JG: Our CEO has a great saying: “‘Technology’ only applies to those things that occur after you’re born.” Tablets and smartphones are not technology for children born today; it’s just the world that they came into. And in the future, VR and AR are just going to be the world children are born into. So what’s really important is that the Lego brand is relevant in that world, so we’re constantly evolving and ensuring that Lego remains relevant.
F: What sort of developments are in the pipeline for Lego?
JG: Next week we are opening a Chinese factory in Jiaxing, near Shanghai, in order to supply the Chinese market, which is an amazing opportunity for us. We’re building the factory not to ship products over to Europe, but to supply to the Asian market and particularly the Chinese market. About 80% of our sales currently come from markets that only contain 20% of the world’s children, so there are lots of opportunities out there for us.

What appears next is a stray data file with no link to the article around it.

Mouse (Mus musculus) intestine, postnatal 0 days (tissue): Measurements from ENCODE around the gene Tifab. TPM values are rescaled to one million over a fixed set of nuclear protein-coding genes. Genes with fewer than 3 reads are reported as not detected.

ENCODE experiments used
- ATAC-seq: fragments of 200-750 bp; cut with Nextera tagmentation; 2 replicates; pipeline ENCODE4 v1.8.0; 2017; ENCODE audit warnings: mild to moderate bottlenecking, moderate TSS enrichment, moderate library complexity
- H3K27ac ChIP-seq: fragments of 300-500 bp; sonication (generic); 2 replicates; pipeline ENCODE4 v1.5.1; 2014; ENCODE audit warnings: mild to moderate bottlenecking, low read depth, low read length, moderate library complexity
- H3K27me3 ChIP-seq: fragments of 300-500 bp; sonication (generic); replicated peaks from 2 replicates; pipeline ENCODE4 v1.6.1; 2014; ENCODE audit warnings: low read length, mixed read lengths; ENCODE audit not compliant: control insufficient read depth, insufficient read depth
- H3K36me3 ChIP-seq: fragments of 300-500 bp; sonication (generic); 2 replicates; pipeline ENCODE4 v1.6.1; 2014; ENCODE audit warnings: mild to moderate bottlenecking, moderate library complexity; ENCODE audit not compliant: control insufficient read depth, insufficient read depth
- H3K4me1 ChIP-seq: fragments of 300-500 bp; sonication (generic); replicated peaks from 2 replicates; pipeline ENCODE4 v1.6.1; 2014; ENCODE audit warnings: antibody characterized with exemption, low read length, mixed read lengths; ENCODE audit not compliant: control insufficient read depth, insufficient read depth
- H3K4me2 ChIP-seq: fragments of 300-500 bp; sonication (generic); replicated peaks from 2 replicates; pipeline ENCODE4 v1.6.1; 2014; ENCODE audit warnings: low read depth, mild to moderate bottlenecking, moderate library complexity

F: Do you have concerns about the tariffs that President-elect Trump may enforce?
JG: America’s Legos come from Mexico, so we’re monitoring the situation very carefully; free trade’s very important to us as it’s a central part of our business model. It’s too early to say whether we’ll move back to the U.S. based on the statements that have been made, but the most important thing for us is to be able to keep delivering Legos to U.S. children—and we’ll make sure we can keep doing that.
F: Has Brexit had any effect on Lego and do you expect it to in the future?
JG: As free trade is so important to us, we have to monitor the developments of Brexit carefully. Also, the U.K. plays an important role for us globally because we have global hub based in London, where we do a number of activities that impact our products around the globe and people are recruited from all backgrounds. We’ll need to monitor Brexit developments to ensure we can still leverage the great attraction of London. We try very hard to be non-political, but we are strongly committed to reaching all children and finding a way to do that.